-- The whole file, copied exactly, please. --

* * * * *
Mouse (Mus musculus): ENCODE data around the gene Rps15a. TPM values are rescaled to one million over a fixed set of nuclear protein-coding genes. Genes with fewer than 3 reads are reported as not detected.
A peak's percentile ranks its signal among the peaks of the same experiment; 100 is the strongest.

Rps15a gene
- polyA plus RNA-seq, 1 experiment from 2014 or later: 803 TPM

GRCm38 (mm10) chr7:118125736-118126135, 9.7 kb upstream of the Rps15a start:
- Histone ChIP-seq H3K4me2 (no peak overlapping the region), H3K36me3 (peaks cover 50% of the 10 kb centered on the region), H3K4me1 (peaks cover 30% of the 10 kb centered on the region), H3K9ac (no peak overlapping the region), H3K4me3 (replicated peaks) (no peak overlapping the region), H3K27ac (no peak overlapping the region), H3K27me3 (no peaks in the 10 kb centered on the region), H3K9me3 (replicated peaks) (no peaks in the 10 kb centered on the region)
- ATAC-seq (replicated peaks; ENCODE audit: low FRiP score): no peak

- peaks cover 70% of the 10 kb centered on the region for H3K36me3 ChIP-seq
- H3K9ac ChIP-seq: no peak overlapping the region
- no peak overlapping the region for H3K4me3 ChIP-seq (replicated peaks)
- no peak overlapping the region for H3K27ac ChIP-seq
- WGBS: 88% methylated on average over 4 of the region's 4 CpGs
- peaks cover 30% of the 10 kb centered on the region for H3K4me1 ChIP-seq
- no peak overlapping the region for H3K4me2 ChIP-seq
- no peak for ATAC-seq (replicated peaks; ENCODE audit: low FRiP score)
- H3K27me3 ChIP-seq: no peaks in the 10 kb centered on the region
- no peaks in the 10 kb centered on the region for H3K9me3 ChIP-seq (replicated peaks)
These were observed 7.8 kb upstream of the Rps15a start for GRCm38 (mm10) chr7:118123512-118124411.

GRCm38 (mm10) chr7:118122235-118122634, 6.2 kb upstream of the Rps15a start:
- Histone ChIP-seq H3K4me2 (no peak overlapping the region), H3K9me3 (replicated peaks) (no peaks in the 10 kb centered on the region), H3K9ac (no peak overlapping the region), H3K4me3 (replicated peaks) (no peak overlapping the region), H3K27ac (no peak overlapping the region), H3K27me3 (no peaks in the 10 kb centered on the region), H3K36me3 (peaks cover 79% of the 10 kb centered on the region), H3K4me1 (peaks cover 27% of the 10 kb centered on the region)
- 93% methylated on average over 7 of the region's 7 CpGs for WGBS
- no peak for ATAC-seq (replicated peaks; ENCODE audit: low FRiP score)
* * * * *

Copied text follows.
Mouse (Mus musculus): ENCODE data around the gene Rps15a. TPM values are rescaled to one million over a fixed set of nuclear protein-coding genes. Genes with fewer than 3 reads are reported as not detected.
A peak's percentile ranks its signal among the peaks of the same experiment; 100 is the strongest.

Rps15a gene
- polyA plus RNA-seq, 1 experiment from 2014 or later: 803 TPM

GRCm38 (mm10) chr7:118125736-118126135, 9.7 kb upstream of the Rps15a start:
- Histone ChIP-seq H3K4me2 (no peak overlapping the region), H3K36me3 (peaks cover 50% of the 10 kb centered on the region), H3K4me1 (peaks cover 30% of the 10 kb centered on the region), H3K9ac (no peak overlapping the region), H3K4me3 (replicated peaks) (no peak overlapping the region), H3K27ac (no peak overlapping the region), H3K27me3 (no peaks in the 10 kb centered on the region), H3K9me3 (replicated peaks) (no peaks in the 10 kb centered on the region)
- ATAC-seq (replicated peaks; ENCODE audit: low FRiP score): no peak

- peaks cover 70% of the 10 kb centered on the region for H3K36me3 ChIP-seq
- H3K9ac ChIP-seq: no peak overlapping the region
- no peak overlapping the region for H3K4me3 ChIP-seq (replicated peaks)
- no peak overlapping the region for H3K27ac ChIP-seq
- WGBS: 88% methylated on average over 4 of the region's 4 CpGs
- peaks cover 30% of the 10 kb centered on the region for H3K4me1 ChIP-seq
- no peak overlapping the region for H3K4me2 ChIP-seq
- no peak for ATAC-seq (replicated peaks; ENCODE audit: low FRiP score)
- H3K27me3 ChIP-seq: no peaks in the 10 kb centered on the region
- no peaks in the 10 kb centered on the region for H3K9me3 ChIP-seq (replicated peaks)
These were observed 7.8 kb upstream of the Rps15a start for GRCm38 (mm10) chr7:118123512-118124411.

GRCm38 (mm10) chr7:118122235-118122634, 6.2 kb upstream of the Rps15a start:
- Histone ChIP-seq H3K4me2 (no peak overlapping the region), H3K9me3 (replicated peaks) (no peaks in the 10 kb centered on the region), H3K9ac (no peak overlapping the region), H3K4me3 (replicated peaks) (no peak overlapping the region), H3K27ac (no peak overlapping the region), H3K27me3 (no peaks in the 10 kb centered on the region), H3K36me3 (peaks cover 79% of the 10 kb centered on the region), H3K4me1 (peaks cover 27% of the 10 kb centered on the region)
- 93% methylated on average over 7 of the region's 7 CpGs for WGBS
- no peak for ATAC-seq (replicated peaks; ENCODE audit: low FRiP score)